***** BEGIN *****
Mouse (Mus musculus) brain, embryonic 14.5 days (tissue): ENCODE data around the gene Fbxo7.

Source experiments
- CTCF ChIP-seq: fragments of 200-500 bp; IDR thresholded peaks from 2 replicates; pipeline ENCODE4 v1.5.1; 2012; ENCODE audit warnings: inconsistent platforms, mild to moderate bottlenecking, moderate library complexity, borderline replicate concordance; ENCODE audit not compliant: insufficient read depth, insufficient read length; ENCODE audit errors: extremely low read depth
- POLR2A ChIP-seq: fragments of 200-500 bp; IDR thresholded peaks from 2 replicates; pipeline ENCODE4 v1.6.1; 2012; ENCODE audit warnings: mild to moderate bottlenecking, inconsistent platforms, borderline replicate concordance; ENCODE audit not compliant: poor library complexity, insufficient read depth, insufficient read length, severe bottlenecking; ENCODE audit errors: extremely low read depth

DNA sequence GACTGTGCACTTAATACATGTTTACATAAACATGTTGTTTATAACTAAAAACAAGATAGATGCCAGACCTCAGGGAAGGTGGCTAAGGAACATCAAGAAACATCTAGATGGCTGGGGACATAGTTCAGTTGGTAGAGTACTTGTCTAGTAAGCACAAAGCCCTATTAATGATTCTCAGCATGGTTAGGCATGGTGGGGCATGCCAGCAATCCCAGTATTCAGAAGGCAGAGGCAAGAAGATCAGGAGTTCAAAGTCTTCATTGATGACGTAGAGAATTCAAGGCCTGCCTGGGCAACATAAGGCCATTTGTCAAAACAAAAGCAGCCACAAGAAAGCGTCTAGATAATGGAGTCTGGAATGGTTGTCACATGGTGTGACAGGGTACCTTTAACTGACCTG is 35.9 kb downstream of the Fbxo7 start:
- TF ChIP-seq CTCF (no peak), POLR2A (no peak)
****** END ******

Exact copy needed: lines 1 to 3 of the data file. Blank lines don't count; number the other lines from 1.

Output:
Mouse (Mus musculus) brain, embryonic 14.5 days (tissue): ENCODE data around the gene Fbxo7.

Source experiments
- CTCF ChIP-seq: fragments of 200-500 bp; IDR thresholded peaks from 2 replicates; pipeline ENCODE4 v1.5.1; 2012; ENCODE audit warnings: inconsistent platforms, mild to moderate bottlenecking, moderate library complexity, borderline replicate concordance; ENCODE audit not compliant: insufficient read depth, insufficient read length; ENCODE audit errors: extremely low read depth